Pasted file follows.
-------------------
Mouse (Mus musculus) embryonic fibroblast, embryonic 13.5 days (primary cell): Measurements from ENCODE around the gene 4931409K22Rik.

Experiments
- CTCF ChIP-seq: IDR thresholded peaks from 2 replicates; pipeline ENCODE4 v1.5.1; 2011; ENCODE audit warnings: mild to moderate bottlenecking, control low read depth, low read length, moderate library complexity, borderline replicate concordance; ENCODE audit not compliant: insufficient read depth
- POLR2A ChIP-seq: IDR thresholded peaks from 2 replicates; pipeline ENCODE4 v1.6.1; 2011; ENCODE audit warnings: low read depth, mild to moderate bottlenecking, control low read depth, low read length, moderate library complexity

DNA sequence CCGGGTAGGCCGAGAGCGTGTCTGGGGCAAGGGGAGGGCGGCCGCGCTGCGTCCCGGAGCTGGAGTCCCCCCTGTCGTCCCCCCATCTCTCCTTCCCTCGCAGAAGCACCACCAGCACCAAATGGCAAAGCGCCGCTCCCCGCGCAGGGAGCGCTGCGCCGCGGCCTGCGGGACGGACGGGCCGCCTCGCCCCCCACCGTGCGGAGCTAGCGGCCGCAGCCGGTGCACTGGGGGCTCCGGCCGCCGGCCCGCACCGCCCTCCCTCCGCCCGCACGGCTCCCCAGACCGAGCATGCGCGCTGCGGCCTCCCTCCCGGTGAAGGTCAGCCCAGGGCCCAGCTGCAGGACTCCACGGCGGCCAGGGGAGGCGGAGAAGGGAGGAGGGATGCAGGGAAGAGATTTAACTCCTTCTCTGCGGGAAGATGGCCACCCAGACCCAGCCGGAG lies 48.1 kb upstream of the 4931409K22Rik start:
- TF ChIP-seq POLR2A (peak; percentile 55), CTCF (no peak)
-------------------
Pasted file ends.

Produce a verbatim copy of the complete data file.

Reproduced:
Mouse (Mus musculus) embryonic fibroblast, embryonic 13.5 days (primary cell): Measurements from ENCODE around the gene 4931409K22Rik.

Experiments
- CTCF ChIP-seq: IDR thresholded peaks from 2 replicates; pipeline ENCODE4 v1.5.1; 2011; ENCODE audit warnings: mild to moderate bottlenecking, control low read depth, low read length, moderate library complexity, borderline replicate concordance; ENCODE audit not compliant: insufficient read depth
- POLR2A ChIP-seq: IDR thresholded peaks from 2 replicates; pipeline ENCODE4 v1.6.1; 2011; ENCODE audit warnings: low read depth, mild to moderate bottlenecking, control low read depth, low read length, moderate library complexity

DNA sequence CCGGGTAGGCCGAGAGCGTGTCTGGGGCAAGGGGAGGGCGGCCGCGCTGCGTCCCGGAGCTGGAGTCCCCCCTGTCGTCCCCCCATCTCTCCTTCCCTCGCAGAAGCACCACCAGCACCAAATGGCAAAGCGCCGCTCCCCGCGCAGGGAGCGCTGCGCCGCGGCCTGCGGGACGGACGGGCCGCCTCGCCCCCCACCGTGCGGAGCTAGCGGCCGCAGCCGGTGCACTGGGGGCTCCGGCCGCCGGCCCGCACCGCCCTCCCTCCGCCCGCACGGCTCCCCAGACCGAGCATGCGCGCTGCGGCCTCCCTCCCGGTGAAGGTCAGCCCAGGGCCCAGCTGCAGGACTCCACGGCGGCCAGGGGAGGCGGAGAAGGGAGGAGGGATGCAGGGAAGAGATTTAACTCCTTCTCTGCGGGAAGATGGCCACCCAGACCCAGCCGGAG lies 48.1 kb upstream of the 4931409K22Rik start:
- TF ChIP-seq POLR2A (peak; percentile 55), CTCF (no peak)